I'm glad to kick-start this technology blog with a first post about a subject that is close to my heart and also to most of my team members. The subject is Open Source, a very popular concept among many IT professionals around the world, widely used in all industries with many participants, but still misunderstood today in some circles and feared by people who don't fully understand or don't know how to use it. Let's dive in to the actual subject of this topic.
Before talking about the summit per say, let me give a little insight about how we got to participate at this summit.Well, beside being a co-founder for Black Velvet I'm also a consulting CTO for Effybiz Inc and founder of CCLMed SRL in Romania, Europe. If you like you can read more in the About us and Our Team sections, the point is that CCLMed was a Microsoft Bizspark start-up (a program for startup companies run by
It is not a big novelty anymore that Microsoft is active in the Open Source community. It's been active for quite some time now either trough contribution of it's teams to existing projects or by developing new products that are open source. I will not get into this as numerous resources and articles are available throughout the internet, but the most important fact that can be noted from organizing this summit as well as the topics covered and the speakers invited is: Microsoft embraces the open source philosophy!
I know many of the readers will say "old news ...", "yes, yes we know" or even ".. an other article about Microsoft with it's open source paradigm ..", but wait, sit back for a moment and think at it's history from start till today. Can you really say that Microsoft was synonymous with open source ? My personal answer was and is NO. If you disagree with my statement please feel free to leave a comment .. with argumentation.
Not surprisingly, the summit was nicely organized with presentations for a broad audience, including DevOps, engineers, developers, solution architects, system integrators or even enthusiasts (a full agenda can be viewed here). With 4 tracks and 30 sessions it was packed with information and insights from Microsoft employees as well as numerous partners.
A very interesting add-on was the Partner Lounge, a section where participants can interact directly with several well known players in the open source environment like Canonical, RedHat or GitHub, Suse just to name a few. It was a delight to chat with the partners, either on the public or private chats. Very friendly people and also very helpful. I, personally focused on Canonical's and FastTrack for Azure booths where I met a few very nice and helpful persons and the interactions didn't stop there, we set further meetings and calls even connecting on social media.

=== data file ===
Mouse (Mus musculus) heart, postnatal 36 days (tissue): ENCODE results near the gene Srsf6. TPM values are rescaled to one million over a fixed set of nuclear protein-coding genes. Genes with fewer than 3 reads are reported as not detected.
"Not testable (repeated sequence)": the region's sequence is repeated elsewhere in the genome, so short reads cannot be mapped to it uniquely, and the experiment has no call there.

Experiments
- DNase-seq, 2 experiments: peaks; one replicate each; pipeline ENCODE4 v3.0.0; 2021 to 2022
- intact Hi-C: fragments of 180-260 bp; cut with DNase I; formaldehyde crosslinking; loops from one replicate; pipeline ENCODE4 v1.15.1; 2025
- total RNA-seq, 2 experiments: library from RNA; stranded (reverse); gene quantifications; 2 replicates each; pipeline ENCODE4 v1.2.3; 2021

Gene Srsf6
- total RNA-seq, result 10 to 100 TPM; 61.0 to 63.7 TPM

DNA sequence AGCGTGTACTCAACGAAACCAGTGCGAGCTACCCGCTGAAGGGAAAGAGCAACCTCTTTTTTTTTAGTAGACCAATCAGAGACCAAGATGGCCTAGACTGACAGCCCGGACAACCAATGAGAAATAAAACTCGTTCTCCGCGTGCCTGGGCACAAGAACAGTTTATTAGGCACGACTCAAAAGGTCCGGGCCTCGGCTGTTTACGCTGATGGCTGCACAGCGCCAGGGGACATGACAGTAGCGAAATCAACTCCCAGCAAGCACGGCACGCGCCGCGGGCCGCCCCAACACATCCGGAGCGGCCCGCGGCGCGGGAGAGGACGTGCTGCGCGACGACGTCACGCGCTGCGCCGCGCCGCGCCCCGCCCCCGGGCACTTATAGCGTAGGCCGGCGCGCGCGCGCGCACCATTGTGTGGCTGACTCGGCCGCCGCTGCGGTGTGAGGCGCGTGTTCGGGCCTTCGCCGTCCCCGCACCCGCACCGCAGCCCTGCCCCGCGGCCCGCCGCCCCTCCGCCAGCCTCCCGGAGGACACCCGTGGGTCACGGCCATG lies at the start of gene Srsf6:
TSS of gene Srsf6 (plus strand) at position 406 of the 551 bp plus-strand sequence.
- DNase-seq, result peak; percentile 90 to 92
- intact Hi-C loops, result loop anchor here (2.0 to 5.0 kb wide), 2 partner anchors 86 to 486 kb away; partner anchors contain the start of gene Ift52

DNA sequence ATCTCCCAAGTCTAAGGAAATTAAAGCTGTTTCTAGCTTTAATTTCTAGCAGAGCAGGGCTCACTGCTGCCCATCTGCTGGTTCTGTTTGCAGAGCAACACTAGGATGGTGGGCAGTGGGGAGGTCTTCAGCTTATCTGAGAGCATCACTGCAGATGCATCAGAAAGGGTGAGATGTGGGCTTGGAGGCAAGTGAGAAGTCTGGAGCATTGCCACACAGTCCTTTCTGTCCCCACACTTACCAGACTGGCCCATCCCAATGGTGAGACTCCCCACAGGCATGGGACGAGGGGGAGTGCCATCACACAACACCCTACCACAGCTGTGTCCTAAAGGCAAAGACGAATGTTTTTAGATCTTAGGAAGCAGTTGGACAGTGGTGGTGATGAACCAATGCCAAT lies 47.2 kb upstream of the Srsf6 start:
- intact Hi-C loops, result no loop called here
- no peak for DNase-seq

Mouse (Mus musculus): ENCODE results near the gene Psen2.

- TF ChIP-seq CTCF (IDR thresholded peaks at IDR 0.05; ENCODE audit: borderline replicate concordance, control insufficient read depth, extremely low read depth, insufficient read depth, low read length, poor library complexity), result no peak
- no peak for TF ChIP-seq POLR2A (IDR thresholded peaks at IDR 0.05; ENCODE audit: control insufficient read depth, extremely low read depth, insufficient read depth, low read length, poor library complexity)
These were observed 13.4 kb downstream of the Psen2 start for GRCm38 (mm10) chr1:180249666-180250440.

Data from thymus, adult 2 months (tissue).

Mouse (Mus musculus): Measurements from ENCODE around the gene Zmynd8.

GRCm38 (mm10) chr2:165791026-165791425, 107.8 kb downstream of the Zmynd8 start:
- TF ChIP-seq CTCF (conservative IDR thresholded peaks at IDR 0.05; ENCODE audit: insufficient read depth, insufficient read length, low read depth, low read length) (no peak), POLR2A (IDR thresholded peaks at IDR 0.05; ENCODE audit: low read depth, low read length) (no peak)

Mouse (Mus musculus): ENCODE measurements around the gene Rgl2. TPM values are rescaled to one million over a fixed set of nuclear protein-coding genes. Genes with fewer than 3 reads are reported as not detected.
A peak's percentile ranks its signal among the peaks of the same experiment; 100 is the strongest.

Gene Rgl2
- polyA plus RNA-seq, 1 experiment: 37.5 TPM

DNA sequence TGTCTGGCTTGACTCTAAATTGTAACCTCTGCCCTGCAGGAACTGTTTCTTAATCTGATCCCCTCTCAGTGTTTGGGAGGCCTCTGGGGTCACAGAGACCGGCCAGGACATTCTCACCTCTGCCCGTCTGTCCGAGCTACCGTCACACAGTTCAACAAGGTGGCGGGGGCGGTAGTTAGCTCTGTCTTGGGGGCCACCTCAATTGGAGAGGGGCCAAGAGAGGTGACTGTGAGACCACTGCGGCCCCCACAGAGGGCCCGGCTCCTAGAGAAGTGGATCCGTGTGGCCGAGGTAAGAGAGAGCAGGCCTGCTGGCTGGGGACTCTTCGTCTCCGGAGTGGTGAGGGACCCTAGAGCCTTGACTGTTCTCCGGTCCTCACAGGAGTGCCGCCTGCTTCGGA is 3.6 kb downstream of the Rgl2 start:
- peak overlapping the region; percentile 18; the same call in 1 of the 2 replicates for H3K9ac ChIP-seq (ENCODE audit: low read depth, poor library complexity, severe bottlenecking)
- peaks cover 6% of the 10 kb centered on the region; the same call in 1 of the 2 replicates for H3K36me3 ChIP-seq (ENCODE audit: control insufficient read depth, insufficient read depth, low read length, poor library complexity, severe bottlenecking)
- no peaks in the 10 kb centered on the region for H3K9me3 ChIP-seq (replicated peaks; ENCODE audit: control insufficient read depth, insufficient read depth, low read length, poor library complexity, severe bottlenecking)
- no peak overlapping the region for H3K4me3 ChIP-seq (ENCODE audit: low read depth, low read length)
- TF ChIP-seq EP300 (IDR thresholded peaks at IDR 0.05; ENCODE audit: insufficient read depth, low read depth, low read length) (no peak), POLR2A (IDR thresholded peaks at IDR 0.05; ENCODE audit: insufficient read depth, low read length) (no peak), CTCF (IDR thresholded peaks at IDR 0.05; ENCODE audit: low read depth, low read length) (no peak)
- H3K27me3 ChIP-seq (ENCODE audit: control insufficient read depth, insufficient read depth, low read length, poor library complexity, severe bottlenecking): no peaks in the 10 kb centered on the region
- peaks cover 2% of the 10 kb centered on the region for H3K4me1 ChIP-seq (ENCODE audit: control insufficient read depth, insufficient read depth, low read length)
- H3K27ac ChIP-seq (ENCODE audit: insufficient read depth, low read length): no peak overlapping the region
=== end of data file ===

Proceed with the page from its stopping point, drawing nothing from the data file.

From the whole experience of the summit we can draw a few conclusions, starting with the change of Microsoft's approach towards open source. Here the most important aspect is that Microsoft, as a company philosophy, started recognizing the value and power of opensource. If two decades ago we couldn't even think about this "marriage" between open source and the tech giant (remember the first open file format introduced in 2007 by the then new office suite), now they even promote and talk highly about their partnership with long-time competitor RedHat. Even if you maybe say "well .. RHEL is commercial .." you are right but it's still open source and even has derivatives which are community supported and free, like CentOS and SL.
Even if you don't fully endorse RedHat as an opensource representative you can't say anything about Canonical. The founders of Ubuntu, in my opinion, are the quintessence of open source with Ubuntu being "one of the most popular distros for good reason" according to Techradar in 2020. Even if I'm biased a little (using ubuntu since in came out and all our servers use Ubuntu as well as most of our client installations have Ubuntu as server OS), you can not fail to notice the significance of Canonical being present as partner at a Microsoft summit. Not only that they were present but the CEO of Canonical is present in the main promotional video endorsing the "great work" between the two companies and for Azure and AWS Canonical has an exclusive product (hopefully they'll release it for others to in the future) called Ubuntu Pro that comes with many enhancements compared to the standard or even LTS versions of Ubuntu.
This "first ever European Microsoft Open Source Virtual Summit" comes with many implications and ramifications for the IT&C world and the fact that it's marked as "European", though it was a virtual summit, also has a subtle meaning, Europe being currently an extremely strict market when it comes to data security and privacy (think only of the GDPR).
We'll brake down this post in to a series of 3 parts, this being the first one and we'll come out with the other 2 parts next week. If you enjoyed the reading follow us here or on social media for the continuation and other interesting subjects.